Article

On the Systematic Creation of Faithfully Rounded Truncated Multipliers and Arrays

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Abstract

Often, when performing fixed-point multiplication, it is sufficient to return a faithfully rounded result, i.e., the machine representable number either immediately above or below the arbitrary precision result, if the latter is not exactly representable. Compared to correctly rounded multipliers, i.e., those returning the nearest machine representable number, faithfully rounded multipliers use considerably less silicon area, typically by implementing a truncation scheme within the partial product array. A number of such heuristically inspired schemes exist in the literature, however their use in industrial practice is hampered by the absence of verification, and exhaustive simulation is typically infeasible, e.g., a 32 bit multiplier requires ${bf 2}^{bf {64}}$ simulations. We present three truncated multiplier schemes which subsume the majority of existing schemes and derive both closed form necessary and sufficient conditions for faithful rounding. For two of the schemes we provide closed form expressions for the bit vectors giving rise to the worst-case error and the probability of encountering these inputs during Monte-Carlo simulation. From these expressions, we show how HDL code can be created that performs correct-by-construction faithfully rounded multiplication. We also present a method for truncating an arbitrary array while maintaining faithful rounding, creating two novel truncated multiplier schemes in the process.

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... Hence, in order to reduce the complexity of a multiplier, either the width m or the height n must be diminished. Lowering m leads to truncated multipliers [17]- [19], which is not the purpose of this work. Adopting the other approach, the height of the PPM is usually reduced by applying a Booth recoding [14], [15], [20] in radix R = 2 r , r > 0, which maintains the accuracy of the multiplier. ...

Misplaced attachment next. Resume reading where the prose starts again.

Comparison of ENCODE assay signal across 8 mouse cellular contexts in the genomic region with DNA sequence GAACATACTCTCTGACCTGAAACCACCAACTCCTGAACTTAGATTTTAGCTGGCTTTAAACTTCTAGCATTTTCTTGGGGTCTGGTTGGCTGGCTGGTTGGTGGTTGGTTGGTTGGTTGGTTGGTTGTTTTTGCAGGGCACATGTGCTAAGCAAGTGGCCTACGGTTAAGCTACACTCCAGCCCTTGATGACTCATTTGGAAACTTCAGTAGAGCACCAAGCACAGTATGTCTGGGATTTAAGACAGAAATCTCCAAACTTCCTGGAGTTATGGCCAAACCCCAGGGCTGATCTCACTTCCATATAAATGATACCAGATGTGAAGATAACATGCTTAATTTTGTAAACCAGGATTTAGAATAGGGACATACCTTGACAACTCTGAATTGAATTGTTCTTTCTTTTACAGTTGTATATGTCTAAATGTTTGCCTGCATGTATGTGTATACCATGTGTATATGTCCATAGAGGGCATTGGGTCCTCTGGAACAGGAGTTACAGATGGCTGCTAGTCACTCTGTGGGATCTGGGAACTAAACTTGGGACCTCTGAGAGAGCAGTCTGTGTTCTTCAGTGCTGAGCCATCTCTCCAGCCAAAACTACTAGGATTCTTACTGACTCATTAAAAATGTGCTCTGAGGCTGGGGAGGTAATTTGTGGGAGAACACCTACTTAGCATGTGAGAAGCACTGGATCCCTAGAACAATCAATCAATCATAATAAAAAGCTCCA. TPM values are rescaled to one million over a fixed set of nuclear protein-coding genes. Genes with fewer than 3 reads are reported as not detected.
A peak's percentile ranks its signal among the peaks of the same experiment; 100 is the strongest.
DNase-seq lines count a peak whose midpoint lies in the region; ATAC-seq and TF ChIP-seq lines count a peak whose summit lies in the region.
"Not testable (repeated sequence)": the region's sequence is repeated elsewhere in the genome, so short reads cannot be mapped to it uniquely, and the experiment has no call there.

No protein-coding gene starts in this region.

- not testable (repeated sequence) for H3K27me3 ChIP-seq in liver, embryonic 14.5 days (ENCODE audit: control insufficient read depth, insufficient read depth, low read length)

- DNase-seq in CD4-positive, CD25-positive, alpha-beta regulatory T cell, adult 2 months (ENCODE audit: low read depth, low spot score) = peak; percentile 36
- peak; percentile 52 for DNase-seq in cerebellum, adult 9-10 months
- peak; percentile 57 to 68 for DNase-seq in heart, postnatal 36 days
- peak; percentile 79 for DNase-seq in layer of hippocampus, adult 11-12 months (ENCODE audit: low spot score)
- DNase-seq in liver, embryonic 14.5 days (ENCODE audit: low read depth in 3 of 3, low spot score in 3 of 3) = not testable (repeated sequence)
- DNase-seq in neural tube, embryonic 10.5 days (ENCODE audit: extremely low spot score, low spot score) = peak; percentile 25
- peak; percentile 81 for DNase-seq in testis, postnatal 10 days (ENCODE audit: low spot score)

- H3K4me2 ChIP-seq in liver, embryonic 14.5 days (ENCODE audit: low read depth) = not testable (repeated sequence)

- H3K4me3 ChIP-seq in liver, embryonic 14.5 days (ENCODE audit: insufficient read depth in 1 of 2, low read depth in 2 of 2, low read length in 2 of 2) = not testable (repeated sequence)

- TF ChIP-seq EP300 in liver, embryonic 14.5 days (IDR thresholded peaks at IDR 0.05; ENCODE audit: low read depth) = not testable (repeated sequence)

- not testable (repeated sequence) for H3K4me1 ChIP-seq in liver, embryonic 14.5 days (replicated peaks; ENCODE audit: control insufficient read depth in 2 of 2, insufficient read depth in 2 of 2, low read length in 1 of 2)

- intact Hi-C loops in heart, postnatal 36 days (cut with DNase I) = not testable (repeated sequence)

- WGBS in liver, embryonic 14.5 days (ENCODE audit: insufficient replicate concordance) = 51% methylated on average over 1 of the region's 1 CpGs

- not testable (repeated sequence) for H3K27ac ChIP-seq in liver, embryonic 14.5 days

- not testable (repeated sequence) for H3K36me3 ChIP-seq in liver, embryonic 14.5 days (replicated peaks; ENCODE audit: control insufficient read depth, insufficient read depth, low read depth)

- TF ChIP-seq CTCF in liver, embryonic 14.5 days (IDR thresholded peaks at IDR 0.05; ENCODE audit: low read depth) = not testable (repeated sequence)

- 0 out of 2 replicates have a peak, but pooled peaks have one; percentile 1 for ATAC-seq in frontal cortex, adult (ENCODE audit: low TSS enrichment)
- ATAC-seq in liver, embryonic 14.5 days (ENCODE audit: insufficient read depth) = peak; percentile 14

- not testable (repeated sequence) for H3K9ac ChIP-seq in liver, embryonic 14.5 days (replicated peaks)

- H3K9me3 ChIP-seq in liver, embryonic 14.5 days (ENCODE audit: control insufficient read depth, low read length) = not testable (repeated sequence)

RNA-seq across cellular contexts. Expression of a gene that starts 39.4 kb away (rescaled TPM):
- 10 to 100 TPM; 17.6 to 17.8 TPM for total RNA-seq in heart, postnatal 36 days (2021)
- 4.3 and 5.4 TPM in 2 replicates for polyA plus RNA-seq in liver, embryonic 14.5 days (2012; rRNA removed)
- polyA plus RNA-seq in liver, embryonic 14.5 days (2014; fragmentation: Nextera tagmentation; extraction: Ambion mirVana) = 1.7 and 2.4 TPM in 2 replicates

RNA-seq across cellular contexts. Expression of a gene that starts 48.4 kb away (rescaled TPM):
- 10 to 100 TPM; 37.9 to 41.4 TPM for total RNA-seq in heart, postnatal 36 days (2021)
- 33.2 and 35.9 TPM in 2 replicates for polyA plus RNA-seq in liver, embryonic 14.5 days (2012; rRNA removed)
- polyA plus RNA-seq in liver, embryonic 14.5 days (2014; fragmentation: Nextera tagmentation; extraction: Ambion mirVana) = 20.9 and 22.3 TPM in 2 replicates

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... Hence, in order to reduce the complexity of a multiplier either the width m or the height n must be diminished. Narrowing m leads to truncated multipliers [10]- [12], which is not the purpose of this work. On the other hand, the height of the PPM is usually reduced by applying a Booth recoding [1], [8], [9] in radix R = 2 β , β > 0, which maintains the accuracy of the multiplier. ...
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This paper presents an error compensation method for fixed-width canonic signed digit (CSD) multipliers that receive a W-bit input and produce a W-bit product. To efficiently compensate for the quantization error, the truncated bits are divided into two groups (major group and minor group) depending upon their effects on the quantization error. The desired error compensation bias is first expressed in terms of the truncated bits in the major group. Then the effects of the other truncated bits in the minor group are taken care of by a probabilistic estimation. Also, an efficient sign extension reduction method applied to the fixed-width CSD multipliers is proposed. By simulations, it is shown that 25% reduction in the truncation error and 13% hardware complexity can be achieved by the proposed error compensation and sign extension reduction methods, respectively.
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About half the hardware for floating point multipliers is needed only to guarantee correctly rounded results. For multimedia, graphics, and DSP systems, a significant reduction in area, delay, and power can be achieved by producing results that are not correctly rounded. This paper presents an efficient method for designing variable-correction truncated floating point multipliers that produce results with a maximum error of less than one unit in the last place. With this method, several of the less significant columns of the significand multiplier and the rounding logic for floating point multiplication are eliminated. Technical areas: (13) DSP hardware, software, and coreware; (14) ASIC and FPGA algorithm/processor design. POC: Michael Schulte, 19 Memorial Dr. West, EECS Dept., Lehigh University, Bethlehem, PA 18015. Email: mschulte@eecs.lehigh.edu, Phone: (610) 758-5036, FAX: (610) 758-6279. Extended Abstract Most modern processors perform floating point operations accord...
Coding Guidelines for Datapath Synthesis.
  • R Zimmermann
R. Zimmermann, " Coding guidelines for datapath synthesis, " https://www.synopsys.com/dw/doc.php/wp/coding guidelines.pdf, July 2005.